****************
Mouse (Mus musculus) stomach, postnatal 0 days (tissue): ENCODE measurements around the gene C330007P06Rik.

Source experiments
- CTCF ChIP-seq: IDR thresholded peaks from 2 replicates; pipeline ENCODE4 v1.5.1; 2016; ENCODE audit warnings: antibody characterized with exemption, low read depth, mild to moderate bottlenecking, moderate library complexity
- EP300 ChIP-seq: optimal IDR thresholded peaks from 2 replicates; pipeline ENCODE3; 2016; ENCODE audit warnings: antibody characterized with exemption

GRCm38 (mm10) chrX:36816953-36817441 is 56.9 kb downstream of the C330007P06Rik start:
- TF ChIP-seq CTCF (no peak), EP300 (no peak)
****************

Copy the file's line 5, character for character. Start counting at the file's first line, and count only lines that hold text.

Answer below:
GRCm38 (mm10) chrX:36816953-36817441 is 56.9 kb downstream of the C330007P06Rik start: